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MARKER DATABASE
“Bite-Size Bits of Local, National, and Global History”
“Bite-Size Bits of Local, National, and Global History”
Near Picacho in Pinal County, Arizona — The American Mountains (Southwest)
 

Juan Bautista de Anza National Historic Trail / Camp 21: El Aquituni

 
 
Juan Bautista de Anza National Historic Trail Marker image. Click for full size.
By Richard Denney, November 22, 2010
1. Juan Bautista de Anza National Historic Trail Marker
Click to enlarge photo to see "You are here" which shows the location of these two markers.
Inscription.
Juan Bautista de Anza
National Historic Trail
While the American Revolution brewed on the Atlantic Coast, Spain expanded its New World empire to protect California against the British and Russians. In 1774, Juan Bautista de Anza, commander of the Royal Presidio of Tubac, successfully explored an overland route from Sonora, Mexico into Alta or Upper California. This route made possible the transport of livestock, goods, and people to sustain the new settlements.

The viceroy of New Spain then authorized Anza to lead a 1775-76 expedition to settle the port of San Francisco. Volunteer soldier-settlers came from as far south as Culiacán. Livestock, equipment, supplies, and expedition members were gathered at Horcasitas and finally at Tubac. From there, they would travel 1000 miles on foot, horseback, burro and mule to their destination.

A variety of people made the trip—soldiers and their families, interpreters, priests, packers, cowboys, and cooks—as well as nearly one thousand head of livestock. At journey’s end, 198 people, over half of them children under 12, stayed to build the Presidio of San Francisco and the missions of San Francisco de Asís (Mission Dolores) and Santa Clara de Asís.

With others using the trail established by Anza, they helped begin
Camp 21 - El Aquituni Marker image. Click for full size.
By Richard Denney, November 22, 2010
2. Camp 21 - El Aquituni Marker
Click on photo to read the October 29th entry in Anza's journal - Camp below Picacho Peak - in Spanish and the English translation.
the settlements of San José and Los Angeles, and stamped California with the language and customs of their New World Hispanic customs.

Camp 21: El Aquituni
Camp on this night was at a known watering spot, El Aquituni, somewhere in the distant center of the panorama before you. Anza proceeded cautiosly through Apache territory. As captain of Tubac Presidio, he had been called upon several times to rebuff Apache attacks in this area. He had avoided this very campsite on his return from his 1774 exploratory expedition because of Apache activity in the area. He also needed water for the travelers and livestock. The next day they traveled over 30 miles to reach water at the Pima villages on the Gila River. There, Anza learned that the Pima had surprised an Apache band the day before, killing two and causing them to flee.

Anza noted that the long journey to the Gila was necessary "for lack of water, any of which is found only by rare accident. Nevertheless, no dissatisfaction whatever has been shown by the people who have made the march, and this is a thing to marvel at, especially in the women and children, and their patience under the hardships is an indication of the contentment with which they are accepting their lot."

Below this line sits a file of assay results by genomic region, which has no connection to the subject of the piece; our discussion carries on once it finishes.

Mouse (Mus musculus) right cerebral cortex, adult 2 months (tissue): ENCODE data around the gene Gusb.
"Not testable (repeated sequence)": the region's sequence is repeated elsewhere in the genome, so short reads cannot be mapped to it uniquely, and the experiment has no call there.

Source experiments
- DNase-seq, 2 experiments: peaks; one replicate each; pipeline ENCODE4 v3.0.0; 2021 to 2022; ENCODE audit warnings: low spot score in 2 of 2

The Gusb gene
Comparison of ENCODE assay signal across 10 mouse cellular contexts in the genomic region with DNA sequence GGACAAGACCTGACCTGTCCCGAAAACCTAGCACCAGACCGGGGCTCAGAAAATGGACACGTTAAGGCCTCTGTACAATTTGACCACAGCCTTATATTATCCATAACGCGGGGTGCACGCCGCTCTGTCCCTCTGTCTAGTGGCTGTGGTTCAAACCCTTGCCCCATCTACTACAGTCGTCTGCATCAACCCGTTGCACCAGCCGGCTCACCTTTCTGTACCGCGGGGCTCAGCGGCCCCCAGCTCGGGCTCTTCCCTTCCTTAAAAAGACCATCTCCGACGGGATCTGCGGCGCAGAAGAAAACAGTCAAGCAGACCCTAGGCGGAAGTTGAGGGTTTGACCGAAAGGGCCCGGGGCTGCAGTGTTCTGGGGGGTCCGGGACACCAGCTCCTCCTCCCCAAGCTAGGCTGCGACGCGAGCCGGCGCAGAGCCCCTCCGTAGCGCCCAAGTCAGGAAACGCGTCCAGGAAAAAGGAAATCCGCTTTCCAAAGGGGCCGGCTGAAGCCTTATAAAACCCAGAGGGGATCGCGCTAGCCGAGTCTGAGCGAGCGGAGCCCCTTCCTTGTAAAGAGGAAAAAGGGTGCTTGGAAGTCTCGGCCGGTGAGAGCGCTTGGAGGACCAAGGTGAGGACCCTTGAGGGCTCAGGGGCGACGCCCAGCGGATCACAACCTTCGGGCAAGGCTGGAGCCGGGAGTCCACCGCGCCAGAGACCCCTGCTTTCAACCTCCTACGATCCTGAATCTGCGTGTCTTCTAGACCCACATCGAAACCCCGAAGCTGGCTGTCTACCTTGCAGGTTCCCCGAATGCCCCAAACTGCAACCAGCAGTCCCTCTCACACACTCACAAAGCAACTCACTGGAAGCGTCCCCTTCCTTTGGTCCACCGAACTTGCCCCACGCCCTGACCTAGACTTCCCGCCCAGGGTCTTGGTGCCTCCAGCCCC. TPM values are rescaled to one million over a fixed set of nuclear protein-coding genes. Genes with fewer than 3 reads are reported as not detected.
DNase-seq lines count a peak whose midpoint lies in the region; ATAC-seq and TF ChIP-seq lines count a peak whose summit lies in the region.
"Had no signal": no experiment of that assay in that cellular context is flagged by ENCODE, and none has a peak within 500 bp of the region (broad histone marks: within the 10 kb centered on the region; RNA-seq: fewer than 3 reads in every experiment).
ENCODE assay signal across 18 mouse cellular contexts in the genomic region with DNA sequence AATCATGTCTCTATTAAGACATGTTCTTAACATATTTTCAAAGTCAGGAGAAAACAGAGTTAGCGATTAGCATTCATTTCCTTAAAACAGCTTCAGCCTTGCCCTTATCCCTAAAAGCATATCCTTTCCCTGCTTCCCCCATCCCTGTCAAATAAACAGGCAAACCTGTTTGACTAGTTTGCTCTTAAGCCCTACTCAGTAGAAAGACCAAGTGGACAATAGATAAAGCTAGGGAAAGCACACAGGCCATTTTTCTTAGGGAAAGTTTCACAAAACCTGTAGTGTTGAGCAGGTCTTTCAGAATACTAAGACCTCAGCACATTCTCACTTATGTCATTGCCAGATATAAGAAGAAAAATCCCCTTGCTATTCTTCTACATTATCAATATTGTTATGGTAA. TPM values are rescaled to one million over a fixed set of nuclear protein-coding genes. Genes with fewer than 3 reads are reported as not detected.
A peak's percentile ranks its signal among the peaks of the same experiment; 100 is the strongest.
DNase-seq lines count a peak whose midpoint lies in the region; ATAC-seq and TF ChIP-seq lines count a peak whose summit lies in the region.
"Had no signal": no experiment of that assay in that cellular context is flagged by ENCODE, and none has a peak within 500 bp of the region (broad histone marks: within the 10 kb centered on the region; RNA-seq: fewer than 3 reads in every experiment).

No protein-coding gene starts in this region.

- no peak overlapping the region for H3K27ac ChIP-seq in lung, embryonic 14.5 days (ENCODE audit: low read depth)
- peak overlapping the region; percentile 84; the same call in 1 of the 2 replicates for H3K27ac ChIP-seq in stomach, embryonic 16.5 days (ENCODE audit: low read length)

Erected by The Juan Bautista de Anza Historic National Trail Association
Panorama referenced on marker, where Camp 21 was located. image. Click for full size.
By Richard Denney
3. Panorama referenced on marker, where Camp 21 was located.
and National Parks.
 
Marker series. This marker is included in the Juan Bautista de Anza National Historic Trail marker series.
 
Location. 32° 38.847′ N, 111° 25.754′ W. Marker is near Picacho, Arizona, in Pinal County. Touch for map. Marker is located in the Picacho Peak State Park, off I-10, north of Tucson. Marker is in this post office area: Picacho AZ 85141, United States of America.
 
Other nearby markers. At least 5 other markers are within 13 miles of this marker, measured as the crow flies. Memorial to the 1st California Cavalry Volunteers (approx. 1.7 miles away); Battle at Picacho (approx. 1.7 miles away); Mormon Battalion Trail (approx. 1.7 miles away); Red Rock Post Office (approx. 7.3 miles away); Stage Station and Homestead (approx. 12.2 miles away).
 
Also see . . .  A KTEH TV Production of the DeAnza Trail on YouTube. In this video the viewer learns the history and purpose of the DeAnza Expedition, the heritage of descendants of expedition members, and current sites along the trail. (Submitted on December 12, 2010.) 
 
Categories. ExplorationHispanic AmericansNative Americans
 
 
Credits. This page was last revised on June 16, 2016. This page originally submitted on December 12, 2010, by Richard Denney of Austin, Texas. This page has been viewed 1,133 times since then and 58 times this year. Last updated on May 5, 2015, by J. Makali Bruton of Querétaro, Mexico. Photos:   1, 2, 3. submitted on December 12, 2010, by Richard Denney of Austin, Texas. • Andrew Ruppenstein was the editor who published this page.
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